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I mean it's just like what's the point? I found myself watching less television since I couldn't really have any salty snacks while watching. I talked on the phone more (remember when that was a thing?), listened to music, learned how to knit. Don't get me wrong though television is still my god and I didn't give it up completely.

6. I eventually became brainwashed.

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I reached a point around day 20 when I wasn't having as many cravings and I was killing it at the gym. Then all I could do was speak praise about the Whole 30 and try to convert everyone around me.

7. People have so many questions.

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People want to understand and boy let me tell you they will crack down on this like the FBI. "What about chocolate?" "If it's only 30 days, what's the point?" "How are your bowel movements?"

After a while it gets exhausting because everyone just comes to the same conclusion that you are crazy and they could never do that.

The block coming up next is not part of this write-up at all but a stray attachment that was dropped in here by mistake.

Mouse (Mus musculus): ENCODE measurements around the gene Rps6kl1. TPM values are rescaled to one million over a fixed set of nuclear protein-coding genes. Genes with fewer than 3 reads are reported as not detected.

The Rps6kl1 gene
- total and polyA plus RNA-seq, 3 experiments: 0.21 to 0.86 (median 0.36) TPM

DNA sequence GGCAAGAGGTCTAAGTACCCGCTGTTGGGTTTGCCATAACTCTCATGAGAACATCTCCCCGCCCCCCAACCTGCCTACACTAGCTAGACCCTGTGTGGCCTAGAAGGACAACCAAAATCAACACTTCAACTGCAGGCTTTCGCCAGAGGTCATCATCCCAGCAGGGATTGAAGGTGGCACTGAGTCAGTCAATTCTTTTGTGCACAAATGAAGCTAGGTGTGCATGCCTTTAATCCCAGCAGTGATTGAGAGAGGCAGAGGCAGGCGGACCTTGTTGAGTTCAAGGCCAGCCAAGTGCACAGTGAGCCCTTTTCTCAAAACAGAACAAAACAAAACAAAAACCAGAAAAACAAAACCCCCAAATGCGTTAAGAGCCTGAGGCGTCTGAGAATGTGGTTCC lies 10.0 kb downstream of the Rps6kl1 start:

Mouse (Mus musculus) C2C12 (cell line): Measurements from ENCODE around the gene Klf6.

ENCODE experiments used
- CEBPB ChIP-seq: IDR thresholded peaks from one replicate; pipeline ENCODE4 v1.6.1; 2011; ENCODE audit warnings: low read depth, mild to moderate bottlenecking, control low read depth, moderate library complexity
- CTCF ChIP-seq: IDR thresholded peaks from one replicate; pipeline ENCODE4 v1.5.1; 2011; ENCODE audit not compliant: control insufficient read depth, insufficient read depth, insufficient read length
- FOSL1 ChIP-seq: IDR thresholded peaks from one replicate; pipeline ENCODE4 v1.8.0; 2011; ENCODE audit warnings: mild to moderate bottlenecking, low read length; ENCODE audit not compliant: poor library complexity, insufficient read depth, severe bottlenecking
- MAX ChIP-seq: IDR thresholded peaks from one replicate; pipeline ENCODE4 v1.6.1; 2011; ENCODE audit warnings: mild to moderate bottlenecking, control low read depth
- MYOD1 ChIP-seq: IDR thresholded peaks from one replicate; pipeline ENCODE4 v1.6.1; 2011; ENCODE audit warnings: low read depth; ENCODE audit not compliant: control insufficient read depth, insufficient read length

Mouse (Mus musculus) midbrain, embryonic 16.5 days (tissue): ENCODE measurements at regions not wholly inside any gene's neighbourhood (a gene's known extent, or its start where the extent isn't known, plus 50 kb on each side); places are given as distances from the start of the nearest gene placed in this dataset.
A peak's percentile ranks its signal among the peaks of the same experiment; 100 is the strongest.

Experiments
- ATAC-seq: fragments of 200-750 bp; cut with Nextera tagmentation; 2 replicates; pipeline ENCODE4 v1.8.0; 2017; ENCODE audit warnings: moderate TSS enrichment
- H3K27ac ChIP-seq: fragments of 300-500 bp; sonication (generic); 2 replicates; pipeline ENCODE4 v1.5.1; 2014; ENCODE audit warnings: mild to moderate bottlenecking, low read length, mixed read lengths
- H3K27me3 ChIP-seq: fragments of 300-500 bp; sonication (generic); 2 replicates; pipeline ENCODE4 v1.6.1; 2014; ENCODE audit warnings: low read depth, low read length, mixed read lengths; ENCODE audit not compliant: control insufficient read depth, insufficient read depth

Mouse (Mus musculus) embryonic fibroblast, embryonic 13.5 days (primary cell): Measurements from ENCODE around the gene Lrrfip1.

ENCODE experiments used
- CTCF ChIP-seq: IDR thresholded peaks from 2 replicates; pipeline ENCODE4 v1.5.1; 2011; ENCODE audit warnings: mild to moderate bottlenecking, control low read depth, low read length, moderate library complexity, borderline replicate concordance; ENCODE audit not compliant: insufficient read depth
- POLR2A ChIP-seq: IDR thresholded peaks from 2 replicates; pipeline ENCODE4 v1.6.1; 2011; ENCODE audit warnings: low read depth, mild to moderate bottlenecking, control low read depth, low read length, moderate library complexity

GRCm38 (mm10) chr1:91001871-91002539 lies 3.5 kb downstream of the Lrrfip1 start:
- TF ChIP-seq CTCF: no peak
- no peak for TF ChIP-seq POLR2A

8. It gets really boring.

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No alcohol in your life lets one realize how little they have going on. Without it you have to say no to a lot of social events and eating out is so tricky that you barely go. It can become isolating very quickly.

I also found some quick staple meals that worked for me and those got repetitive quickly adding to the boredom.

9. I learned a lot about the gym.

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It's a whole different world. You learn about protein people who have the weird metal spheres in their water bottles. Be prepared to discover how barely anyone has good locker room etiquette (I'm looking at you old man who refuses to share any part of the bench with my gym bag). You learn what times won't have a zillion kids running around, and which classes are the most fun.

10. Occasionally I felt like people wanted me to fail.

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In the beginning I got a ton of questions but I also was met with a lot of subtle doubt. I witnessed a lot of skepticism from people around me and I remember coworkers nit picking my meals to make sure I wasn't cheating. My family was very aware to what day I was on just to keep tabs. They all changed their tune near the end and quickly changed to supportive but I felt more empowered proving them wrong.